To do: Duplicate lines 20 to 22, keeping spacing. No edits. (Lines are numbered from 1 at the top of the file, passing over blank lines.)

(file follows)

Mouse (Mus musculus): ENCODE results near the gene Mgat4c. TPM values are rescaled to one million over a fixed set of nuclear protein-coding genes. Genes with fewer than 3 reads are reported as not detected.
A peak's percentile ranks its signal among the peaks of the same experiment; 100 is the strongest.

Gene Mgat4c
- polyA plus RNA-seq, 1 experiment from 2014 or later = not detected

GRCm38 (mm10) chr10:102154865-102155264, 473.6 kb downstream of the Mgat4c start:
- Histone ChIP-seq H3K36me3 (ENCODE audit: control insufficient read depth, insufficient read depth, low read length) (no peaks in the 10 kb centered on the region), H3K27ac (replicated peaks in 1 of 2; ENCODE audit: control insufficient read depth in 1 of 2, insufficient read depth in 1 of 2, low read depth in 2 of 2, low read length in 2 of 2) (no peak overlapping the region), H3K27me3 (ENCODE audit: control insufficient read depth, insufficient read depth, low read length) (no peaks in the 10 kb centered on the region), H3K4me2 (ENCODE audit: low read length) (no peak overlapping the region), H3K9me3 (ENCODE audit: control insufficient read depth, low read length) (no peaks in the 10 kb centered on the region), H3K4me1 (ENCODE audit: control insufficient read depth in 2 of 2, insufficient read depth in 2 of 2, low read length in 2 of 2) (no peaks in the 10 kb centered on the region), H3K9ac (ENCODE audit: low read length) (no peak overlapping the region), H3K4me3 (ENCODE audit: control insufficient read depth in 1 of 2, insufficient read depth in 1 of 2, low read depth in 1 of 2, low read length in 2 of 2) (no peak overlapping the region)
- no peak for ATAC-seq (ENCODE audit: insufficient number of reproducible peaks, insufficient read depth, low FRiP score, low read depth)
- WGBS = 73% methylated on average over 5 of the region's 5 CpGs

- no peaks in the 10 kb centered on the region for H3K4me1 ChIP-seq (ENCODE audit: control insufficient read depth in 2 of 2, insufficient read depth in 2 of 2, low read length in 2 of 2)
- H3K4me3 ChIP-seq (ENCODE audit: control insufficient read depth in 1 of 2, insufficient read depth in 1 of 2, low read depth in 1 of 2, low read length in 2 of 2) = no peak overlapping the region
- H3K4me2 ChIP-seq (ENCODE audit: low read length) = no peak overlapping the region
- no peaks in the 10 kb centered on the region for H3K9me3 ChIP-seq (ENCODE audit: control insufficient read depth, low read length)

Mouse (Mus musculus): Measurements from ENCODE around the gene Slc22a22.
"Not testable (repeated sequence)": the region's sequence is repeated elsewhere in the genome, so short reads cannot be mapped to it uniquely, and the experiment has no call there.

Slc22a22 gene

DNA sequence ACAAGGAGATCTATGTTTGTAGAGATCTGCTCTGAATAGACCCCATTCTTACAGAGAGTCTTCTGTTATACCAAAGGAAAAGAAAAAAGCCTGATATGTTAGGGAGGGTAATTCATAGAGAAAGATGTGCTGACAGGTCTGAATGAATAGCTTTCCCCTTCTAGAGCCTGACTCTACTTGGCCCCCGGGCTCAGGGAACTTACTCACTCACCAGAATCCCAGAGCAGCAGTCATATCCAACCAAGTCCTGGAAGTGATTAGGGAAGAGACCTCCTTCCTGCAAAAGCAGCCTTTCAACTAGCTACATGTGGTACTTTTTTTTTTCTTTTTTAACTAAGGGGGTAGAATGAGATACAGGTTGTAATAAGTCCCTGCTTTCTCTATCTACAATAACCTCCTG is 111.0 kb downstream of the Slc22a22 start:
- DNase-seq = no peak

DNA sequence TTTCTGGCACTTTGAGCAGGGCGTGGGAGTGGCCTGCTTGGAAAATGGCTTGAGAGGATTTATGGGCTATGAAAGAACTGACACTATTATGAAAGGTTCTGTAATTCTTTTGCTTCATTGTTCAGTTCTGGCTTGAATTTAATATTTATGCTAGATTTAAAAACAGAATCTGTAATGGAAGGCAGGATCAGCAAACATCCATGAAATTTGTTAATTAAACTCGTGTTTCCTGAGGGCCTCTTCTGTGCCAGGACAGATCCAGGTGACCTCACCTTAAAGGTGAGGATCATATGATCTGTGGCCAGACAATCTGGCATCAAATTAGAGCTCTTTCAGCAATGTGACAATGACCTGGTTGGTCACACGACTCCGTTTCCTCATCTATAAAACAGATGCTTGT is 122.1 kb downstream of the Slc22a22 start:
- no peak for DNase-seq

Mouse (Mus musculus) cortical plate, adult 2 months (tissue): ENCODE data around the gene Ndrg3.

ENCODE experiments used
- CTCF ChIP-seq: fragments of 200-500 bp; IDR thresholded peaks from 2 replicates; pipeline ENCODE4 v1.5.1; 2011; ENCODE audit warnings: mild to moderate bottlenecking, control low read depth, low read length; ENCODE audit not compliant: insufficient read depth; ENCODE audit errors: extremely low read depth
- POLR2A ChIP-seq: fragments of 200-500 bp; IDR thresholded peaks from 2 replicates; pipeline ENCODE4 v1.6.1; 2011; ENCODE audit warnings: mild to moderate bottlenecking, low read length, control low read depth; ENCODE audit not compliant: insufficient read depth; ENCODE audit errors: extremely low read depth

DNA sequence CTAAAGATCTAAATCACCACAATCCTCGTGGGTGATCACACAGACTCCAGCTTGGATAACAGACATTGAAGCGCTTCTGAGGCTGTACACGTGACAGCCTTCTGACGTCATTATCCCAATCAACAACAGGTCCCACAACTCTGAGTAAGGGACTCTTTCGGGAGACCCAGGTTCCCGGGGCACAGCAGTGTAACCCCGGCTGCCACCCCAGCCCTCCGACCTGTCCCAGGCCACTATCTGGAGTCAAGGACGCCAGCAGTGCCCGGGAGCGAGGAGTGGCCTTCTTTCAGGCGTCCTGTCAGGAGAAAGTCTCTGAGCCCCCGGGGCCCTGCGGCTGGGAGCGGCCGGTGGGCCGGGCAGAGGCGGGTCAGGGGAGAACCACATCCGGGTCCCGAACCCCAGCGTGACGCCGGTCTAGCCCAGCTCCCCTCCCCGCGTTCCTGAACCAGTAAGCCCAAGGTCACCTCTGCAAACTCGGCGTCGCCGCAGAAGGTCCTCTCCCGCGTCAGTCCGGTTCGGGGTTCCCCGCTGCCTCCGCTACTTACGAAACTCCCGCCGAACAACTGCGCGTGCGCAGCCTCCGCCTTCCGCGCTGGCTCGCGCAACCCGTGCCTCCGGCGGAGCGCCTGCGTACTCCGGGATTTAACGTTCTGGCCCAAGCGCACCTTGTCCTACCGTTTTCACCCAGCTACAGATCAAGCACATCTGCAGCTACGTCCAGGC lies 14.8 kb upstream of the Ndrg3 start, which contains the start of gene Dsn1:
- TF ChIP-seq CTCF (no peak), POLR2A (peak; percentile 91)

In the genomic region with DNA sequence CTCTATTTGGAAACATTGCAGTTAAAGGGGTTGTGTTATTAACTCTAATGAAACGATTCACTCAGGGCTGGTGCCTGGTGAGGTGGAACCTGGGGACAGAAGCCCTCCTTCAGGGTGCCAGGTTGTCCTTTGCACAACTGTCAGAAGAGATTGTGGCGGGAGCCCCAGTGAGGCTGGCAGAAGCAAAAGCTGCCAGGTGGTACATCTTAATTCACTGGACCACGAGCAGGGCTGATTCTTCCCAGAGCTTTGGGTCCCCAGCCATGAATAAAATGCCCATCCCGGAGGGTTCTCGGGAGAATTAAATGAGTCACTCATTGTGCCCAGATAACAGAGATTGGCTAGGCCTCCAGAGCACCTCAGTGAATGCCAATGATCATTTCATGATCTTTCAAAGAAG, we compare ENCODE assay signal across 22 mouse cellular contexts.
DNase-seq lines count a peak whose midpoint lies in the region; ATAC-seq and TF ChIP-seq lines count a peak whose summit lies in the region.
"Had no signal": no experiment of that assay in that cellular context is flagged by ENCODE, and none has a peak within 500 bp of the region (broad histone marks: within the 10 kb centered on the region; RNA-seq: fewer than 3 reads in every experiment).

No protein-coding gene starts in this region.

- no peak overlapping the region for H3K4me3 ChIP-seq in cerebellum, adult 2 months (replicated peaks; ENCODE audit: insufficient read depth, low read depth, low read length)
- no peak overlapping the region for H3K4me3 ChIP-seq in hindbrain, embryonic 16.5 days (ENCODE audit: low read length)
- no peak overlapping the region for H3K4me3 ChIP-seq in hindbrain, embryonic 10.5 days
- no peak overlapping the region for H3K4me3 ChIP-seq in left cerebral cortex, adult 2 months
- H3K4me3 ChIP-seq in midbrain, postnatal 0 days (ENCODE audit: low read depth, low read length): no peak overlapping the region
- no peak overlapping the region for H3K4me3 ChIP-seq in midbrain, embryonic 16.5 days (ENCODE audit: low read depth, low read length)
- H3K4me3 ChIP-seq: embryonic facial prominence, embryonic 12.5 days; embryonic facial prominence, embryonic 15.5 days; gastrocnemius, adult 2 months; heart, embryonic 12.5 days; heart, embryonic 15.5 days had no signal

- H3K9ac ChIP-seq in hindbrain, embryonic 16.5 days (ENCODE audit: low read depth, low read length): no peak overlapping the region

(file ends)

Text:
Mouse (Mus musculus) cortical plate, adult 2 months (tissue): ENCODE data around the gene Ndrg3.

ENCODE experiments used
- CTCF ChIP-seq: fragments of 200-500 bp; IDR thresholded peaks from 2 replicates; pipeline ENCODE4 v1.5.1; 2011; ENCODE audit warnings: mild to moderate bottlenecking, control low read depth, low read length; ENCODE audit not compliant: insufficient read depth; ENCODE audit errors: extremely low read depth